What Your Divorce Lawyers Do Not Always Tell You: Alimony Requires Estimated Tax Payments

Estimated Reading Time: 5 Minutes 20 seconds
This article only applies to divorced or divorcing spouses whose alimony award was established, pursuant to a signed Property Settlement Agreement (PSA), and/or the spouses were officially divorced, on or before December 31, 2018. 
The IRS Monitors Divorced Individuals’ Payments of Estimated Taxes.

Child Custody Problems – Should I Use a Divorce Attorney or a Mediator?

Estimated Reading Time: 4 Minutes 40 seconds
When families break apart in a divorce, many parents do not know where to turn to get help.  Divorce lawyer?  Divorce mediator?  What is best when it comes to planning for children when their parents are getting a divorce? Here is some information to help you choose what route to take:

Parents must decide whether they want the fate of their children’s upbringing to be made within the family unit (by mom and dad) or by a judge.

Mediation vs. Litigation: What is Best for Building Relationships Between Non-Custodial Parents and Their Children

2 min 50 sec read
Torn between mediation vs litigation? If you are considering divorce, and children are involved, mediation is usually the best dispute resolution alternative for your family. This is especially true if you are the parent who thinks he or she may end up as the non-residential parent (non-primary custodian).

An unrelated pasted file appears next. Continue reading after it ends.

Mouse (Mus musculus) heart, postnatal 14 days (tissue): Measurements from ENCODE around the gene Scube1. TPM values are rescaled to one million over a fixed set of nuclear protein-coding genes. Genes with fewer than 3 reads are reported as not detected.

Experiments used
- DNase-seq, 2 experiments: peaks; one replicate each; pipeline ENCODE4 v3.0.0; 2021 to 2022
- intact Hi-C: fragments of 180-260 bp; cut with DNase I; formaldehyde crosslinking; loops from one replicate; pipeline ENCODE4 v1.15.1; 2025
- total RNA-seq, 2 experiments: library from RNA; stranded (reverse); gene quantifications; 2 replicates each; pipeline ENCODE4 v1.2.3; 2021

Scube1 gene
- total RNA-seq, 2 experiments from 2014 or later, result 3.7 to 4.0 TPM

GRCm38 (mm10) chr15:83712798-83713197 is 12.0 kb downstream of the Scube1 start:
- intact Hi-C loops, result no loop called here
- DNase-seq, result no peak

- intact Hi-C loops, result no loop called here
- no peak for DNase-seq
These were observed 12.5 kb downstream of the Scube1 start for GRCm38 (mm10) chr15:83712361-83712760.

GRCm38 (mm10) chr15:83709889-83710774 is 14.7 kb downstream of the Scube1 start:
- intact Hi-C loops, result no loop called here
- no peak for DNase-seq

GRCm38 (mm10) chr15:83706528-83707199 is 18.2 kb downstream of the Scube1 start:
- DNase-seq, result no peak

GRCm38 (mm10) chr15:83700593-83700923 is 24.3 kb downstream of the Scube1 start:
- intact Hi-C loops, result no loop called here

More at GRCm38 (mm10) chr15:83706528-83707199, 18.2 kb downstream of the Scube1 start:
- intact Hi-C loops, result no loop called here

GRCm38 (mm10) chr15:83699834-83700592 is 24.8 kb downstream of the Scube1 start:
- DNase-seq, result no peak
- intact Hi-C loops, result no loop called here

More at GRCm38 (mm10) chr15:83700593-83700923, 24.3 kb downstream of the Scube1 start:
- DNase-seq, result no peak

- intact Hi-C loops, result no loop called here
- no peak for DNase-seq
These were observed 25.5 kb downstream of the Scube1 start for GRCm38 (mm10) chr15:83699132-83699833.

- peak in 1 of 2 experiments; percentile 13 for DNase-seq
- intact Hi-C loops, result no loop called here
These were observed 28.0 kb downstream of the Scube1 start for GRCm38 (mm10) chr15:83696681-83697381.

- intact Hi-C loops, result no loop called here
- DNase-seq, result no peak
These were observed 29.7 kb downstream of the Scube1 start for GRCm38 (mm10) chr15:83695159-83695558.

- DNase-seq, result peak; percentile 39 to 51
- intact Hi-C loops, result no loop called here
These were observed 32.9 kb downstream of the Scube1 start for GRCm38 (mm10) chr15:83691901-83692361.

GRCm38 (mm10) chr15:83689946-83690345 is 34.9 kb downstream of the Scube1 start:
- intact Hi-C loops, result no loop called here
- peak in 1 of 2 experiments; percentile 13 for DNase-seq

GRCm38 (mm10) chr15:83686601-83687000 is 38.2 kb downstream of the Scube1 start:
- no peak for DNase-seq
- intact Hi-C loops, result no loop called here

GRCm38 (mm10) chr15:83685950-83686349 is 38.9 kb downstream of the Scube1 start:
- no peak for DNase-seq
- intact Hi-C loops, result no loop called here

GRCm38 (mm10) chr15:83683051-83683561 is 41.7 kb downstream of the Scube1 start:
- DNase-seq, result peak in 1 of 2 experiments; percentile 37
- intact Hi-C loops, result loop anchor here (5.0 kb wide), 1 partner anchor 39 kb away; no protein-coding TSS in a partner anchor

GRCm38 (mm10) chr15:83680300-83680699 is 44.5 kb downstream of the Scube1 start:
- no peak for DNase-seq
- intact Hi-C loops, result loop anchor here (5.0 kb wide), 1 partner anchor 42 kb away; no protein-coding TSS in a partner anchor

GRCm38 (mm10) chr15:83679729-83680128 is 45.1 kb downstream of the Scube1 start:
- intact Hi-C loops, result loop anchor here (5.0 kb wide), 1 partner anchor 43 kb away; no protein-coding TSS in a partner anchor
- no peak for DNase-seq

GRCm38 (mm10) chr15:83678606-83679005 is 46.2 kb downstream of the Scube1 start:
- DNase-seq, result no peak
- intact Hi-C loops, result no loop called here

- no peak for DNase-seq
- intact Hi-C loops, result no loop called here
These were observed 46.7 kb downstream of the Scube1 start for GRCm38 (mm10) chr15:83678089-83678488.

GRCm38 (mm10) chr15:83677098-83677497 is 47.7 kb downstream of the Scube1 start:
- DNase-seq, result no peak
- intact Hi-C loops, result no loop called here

As a non-residential parent, your odds of building a strong and long-lasting relationship with your children -- by being a part of their lives while they are growing up --  is much greater if you opt for mediation over litigation.

Dependent Exemptions, Child Custody & Divorce

The Internal Revenue Code has changed as of December 22, 2017. For up-to-date information call Robin at (571) 220-1998.

Parents getting divorced often want to know "who has the rightful claim to our child for income tax purposes?"  "Who gets the child exemption?" (which is often referred to as a "deduction").   To answer these questions, we have to first look to the IRS.  Their rules, though not too complicated,  can be confusing -- especially because some of their rules are soft (can be altered by tax payers) and some are hard (cannot be altered).   Also,  there are a lot of myths about the child exemption and other child-related benefits when it comes to divorce and child custody situations.